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Pandemic Economics

The COVID-19 pandemic has now reached over three million confirmed cases, with almost two hundred and twenty thousand deaths. For the United States, which has shown a not-unexpected failure of policy, there are now more American deaths than the Vietnam war, keeping in mind that the United States had fewer than sixty cases and zero deaths as late as February 28. Whilst some countries - such as Australia, New Zealand, and even China - have had a high degree of success in significantly "flattening the curve" of new cases, the sickness opens up new fronts - now we see the numbers climb in Russia, Brazil, Turkey.

The pandemic still represents an existential risk for much of the world, and of course, that comes with a particular and special priority. But there is also a secondary battle that is being fought; and that is not just to save lives, but also to save livelihoods, with around half the world's workers at risk. That reified abstract noun, the economy, is also subject to critical care attention. As the best form of protection has been the graduated levels of social isolation, to restricted movements, to partial lockdowns, economies have come under enormous strain. Let us consider a report from the respected Grattan Institute in Australia:

Researcher Brendan Coates said the institute's analysis found between 14 and 26 per cent of the entire Australian workforce will lose their job, if they haven't already, as a result of government shutdowns and physical distancing rules... This week, Federal Treasury forecast unemployment would rise to 10 per cent in the June quarter - a figure which hasn't reached double digits since 1994.

Challenges often provide opportunities, and this is no exception. Revolutionary situations, as the name implies, a return to reconsider fundamentals, and in this case, the way that we protect and enhance our economic welfare and security. It is obvious that under our shared radical circumstances that continuing as were did not provide sufficient protection against the shocks that are being experienced. Some new thinking is required, even if this is disruptive to existing vested interests who will inevitably move to protect their power and privilege. The opportunity is taken here to explore some of the approaches being used or advocated around the world; (a) stimulus packages, (b) Universal Basic Income (UBI), and (c) a Job Guarantee (JG).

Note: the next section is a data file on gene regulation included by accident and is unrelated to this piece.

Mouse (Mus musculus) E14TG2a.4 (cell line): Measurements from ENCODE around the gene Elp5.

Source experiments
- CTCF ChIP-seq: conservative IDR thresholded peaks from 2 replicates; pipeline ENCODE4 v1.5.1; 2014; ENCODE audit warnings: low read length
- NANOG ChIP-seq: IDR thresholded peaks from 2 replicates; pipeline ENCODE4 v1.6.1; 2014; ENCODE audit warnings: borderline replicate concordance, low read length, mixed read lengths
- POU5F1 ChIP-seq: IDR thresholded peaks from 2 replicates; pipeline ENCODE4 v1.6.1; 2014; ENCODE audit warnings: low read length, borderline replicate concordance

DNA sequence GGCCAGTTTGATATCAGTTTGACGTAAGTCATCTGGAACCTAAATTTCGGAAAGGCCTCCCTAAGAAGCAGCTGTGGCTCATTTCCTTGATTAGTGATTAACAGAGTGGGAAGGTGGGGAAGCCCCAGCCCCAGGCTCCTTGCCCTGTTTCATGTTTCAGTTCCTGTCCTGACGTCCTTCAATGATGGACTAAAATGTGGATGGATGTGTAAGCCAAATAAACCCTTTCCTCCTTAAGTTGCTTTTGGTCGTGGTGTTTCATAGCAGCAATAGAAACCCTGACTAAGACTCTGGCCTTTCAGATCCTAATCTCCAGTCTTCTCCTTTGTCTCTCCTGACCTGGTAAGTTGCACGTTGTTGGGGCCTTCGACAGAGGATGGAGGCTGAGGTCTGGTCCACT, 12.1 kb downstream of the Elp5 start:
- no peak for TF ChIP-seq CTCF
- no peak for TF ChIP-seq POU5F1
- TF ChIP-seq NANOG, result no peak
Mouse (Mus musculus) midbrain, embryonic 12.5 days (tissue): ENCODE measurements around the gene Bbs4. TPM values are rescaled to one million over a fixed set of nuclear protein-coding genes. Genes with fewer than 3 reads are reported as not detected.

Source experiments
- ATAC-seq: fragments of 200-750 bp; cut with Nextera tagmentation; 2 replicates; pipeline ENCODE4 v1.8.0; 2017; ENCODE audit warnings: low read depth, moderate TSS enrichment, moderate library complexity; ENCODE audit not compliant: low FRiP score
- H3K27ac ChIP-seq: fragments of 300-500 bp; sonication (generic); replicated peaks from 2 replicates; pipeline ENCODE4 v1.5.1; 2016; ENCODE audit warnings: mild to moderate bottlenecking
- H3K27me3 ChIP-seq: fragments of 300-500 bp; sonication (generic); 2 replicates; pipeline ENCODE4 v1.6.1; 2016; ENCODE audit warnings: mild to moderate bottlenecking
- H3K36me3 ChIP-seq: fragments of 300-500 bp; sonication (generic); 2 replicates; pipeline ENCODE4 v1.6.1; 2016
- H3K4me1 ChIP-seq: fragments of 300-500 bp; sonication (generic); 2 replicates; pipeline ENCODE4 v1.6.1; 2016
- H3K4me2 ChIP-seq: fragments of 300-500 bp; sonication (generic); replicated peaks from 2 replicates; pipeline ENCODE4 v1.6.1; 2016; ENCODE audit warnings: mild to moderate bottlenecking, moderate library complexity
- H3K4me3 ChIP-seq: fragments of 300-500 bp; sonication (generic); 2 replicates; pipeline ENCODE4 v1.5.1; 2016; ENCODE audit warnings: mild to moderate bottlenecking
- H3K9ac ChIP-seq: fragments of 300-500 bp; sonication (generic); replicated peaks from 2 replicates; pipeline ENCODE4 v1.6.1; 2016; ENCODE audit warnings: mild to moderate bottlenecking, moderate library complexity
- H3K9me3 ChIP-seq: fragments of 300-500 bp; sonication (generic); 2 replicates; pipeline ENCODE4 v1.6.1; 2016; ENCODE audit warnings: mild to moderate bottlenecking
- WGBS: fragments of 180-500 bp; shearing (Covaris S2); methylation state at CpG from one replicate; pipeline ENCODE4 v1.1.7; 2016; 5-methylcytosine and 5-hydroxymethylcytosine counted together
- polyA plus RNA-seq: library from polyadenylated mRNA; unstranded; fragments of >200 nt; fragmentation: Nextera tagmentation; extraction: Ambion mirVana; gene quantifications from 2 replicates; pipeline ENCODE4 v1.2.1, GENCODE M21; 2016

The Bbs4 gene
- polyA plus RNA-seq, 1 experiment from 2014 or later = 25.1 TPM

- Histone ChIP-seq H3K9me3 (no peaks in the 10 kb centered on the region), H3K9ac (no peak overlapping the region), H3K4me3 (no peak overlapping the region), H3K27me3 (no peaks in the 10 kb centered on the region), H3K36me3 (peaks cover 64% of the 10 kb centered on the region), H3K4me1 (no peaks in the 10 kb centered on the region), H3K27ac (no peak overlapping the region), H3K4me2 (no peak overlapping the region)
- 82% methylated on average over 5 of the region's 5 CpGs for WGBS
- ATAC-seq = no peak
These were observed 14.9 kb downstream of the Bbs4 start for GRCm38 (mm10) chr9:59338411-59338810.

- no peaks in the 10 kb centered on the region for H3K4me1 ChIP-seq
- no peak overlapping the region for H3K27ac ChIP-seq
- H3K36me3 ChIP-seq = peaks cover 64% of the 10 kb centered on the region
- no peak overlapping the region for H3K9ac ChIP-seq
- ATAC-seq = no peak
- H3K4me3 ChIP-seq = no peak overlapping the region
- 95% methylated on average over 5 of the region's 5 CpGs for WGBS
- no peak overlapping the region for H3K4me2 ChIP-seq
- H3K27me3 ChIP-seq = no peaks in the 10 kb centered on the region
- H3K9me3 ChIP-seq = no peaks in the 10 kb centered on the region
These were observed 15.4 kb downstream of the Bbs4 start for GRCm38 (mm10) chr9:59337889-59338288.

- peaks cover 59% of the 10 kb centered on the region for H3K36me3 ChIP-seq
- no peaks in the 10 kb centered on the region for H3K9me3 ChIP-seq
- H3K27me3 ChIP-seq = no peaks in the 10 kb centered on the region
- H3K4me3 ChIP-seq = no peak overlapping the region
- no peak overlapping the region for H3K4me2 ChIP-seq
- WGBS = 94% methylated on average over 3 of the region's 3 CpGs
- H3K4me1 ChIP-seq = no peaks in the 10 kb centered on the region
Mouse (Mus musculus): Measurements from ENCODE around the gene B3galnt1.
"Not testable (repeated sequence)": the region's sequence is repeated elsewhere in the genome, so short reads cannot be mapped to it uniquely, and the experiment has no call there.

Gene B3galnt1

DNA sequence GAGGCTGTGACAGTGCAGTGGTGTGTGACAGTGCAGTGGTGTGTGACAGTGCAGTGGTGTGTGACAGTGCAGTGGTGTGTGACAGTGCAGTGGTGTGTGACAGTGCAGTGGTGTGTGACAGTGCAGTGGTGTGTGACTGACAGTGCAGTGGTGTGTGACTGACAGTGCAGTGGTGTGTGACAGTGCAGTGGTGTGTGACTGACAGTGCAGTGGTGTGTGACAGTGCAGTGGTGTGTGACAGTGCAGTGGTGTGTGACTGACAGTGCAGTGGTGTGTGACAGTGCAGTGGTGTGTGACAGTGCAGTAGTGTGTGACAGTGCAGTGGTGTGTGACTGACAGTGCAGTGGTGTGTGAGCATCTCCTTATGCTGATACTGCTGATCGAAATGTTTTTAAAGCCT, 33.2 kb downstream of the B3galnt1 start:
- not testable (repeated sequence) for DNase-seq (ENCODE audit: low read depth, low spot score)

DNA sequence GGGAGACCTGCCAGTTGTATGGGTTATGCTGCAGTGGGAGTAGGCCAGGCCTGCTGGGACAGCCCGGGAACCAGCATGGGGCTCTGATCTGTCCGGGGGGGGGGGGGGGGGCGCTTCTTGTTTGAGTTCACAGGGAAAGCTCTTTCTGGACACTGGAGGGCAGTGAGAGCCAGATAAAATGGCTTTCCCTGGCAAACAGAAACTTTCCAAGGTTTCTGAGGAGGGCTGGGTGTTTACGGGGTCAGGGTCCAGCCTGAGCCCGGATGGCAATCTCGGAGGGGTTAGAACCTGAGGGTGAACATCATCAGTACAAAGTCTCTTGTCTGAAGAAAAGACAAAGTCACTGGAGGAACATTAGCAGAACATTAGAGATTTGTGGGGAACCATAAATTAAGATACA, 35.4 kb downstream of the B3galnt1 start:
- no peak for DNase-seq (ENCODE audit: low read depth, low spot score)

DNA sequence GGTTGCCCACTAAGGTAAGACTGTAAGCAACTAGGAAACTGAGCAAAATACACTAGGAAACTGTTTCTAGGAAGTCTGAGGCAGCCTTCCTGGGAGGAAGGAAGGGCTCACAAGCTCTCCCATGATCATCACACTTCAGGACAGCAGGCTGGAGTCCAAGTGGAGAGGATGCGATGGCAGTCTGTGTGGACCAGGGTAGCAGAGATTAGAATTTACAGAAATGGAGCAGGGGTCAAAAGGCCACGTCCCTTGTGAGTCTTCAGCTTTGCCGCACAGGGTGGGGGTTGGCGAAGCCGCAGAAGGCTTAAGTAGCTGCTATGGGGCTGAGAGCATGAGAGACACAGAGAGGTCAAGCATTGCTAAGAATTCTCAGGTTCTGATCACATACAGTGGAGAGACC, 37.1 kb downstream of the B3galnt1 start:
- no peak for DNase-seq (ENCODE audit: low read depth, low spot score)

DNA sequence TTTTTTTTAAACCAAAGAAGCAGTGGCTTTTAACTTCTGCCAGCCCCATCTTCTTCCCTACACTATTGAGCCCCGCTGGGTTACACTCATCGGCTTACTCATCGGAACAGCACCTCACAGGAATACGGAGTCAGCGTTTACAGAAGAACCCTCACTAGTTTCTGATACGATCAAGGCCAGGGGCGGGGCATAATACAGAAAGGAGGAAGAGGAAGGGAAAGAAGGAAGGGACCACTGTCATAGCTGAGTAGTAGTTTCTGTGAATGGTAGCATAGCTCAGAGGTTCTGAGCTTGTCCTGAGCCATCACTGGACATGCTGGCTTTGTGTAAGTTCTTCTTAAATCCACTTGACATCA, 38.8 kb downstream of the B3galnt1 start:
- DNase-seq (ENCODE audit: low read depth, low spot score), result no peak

Stimulus Packages

The use of "stimulus packages", a massive injection of funds into the economy by a government are, without a doubt, the most common response to an economic crisis and of which various models were offered during the period of the Global Financial Crisis, which we can now look upon in retrospect. As then, the strategy is essentially neo-Keynesian, as aggregate demand falls governments want to prevent rising unemployment causing an even further fall in demand as incomes decline, thus causing what would be a recession to turn into a depression. There are, of course, different ways of introducing a stimulus package which have varying effects on employment and productivity. Unfortunately, the implementation of what is known to the best actions is challenged by the influence of vested interests.

The provision of additional welfare payments and wage subsidies, for example, should not be mistaken for benevolence. After all such governments have long been in favour of creating the conditions where welfare recipients are treated as if they were morally culpable for their situation, and that the path to business profits is to keep wages low. There is a well-recognised economic fact that the provision of additional income to those on the lowest levels will result in increased expenditure; their marginal propensity to consume is higher (often 100%), and the expenditure from this group ensures, at least temporarily, that the economy does not fall into a deflationary death spiral; a rather dangerous situation when real interest rates are already low.